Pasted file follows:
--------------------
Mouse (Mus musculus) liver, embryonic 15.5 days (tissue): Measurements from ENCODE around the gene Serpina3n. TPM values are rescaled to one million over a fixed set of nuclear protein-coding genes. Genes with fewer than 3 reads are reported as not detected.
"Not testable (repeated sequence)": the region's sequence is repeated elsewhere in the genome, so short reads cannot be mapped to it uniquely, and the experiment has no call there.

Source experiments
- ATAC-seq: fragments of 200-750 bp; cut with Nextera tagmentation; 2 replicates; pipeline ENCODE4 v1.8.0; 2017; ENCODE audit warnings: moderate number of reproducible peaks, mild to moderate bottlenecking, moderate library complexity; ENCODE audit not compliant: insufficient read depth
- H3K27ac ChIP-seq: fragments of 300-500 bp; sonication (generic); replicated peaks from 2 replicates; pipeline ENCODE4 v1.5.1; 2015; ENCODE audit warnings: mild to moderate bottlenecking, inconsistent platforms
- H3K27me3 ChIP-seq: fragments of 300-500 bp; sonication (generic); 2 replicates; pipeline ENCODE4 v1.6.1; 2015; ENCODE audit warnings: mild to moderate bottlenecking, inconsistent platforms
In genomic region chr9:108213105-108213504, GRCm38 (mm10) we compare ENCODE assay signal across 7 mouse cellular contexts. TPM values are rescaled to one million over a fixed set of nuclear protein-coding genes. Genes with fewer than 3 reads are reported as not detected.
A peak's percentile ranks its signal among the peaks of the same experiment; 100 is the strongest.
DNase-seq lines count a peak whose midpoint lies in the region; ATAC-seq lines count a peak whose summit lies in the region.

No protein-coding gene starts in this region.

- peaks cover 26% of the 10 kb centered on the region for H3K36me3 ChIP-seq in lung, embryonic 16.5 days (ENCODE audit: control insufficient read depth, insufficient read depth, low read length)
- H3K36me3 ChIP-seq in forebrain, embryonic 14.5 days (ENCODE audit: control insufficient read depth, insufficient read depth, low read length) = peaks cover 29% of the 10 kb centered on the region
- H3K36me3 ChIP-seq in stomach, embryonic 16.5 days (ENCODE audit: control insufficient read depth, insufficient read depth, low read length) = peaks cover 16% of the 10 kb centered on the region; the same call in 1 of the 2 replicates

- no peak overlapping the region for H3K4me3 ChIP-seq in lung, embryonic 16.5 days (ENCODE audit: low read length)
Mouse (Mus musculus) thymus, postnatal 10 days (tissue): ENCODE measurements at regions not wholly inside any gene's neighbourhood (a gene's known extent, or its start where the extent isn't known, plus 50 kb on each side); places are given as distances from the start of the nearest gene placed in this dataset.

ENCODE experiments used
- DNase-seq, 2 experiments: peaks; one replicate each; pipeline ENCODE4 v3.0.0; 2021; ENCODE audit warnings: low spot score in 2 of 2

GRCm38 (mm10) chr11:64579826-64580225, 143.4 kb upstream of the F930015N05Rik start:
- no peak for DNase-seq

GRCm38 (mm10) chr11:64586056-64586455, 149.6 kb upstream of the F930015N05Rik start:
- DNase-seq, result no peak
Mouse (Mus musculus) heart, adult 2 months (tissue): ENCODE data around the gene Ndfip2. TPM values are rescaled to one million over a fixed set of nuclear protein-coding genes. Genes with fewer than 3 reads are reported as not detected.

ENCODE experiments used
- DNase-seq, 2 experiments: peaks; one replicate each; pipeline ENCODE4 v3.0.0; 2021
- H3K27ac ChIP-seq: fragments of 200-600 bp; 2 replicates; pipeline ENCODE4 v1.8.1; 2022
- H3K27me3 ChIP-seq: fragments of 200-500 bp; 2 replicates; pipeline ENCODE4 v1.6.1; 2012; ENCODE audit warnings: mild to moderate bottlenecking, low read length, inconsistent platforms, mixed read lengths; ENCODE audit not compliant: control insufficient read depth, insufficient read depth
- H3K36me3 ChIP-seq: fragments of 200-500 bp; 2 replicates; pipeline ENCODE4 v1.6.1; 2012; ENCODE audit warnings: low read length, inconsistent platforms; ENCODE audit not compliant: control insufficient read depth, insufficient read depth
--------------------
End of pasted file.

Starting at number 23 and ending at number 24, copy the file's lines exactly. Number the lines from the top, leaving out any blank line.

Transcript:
ENCODE experiments used
- DNase-seq, 2 experiments: peaks; one replicate each; pipeline ENCODE4 v3.0.0; 2021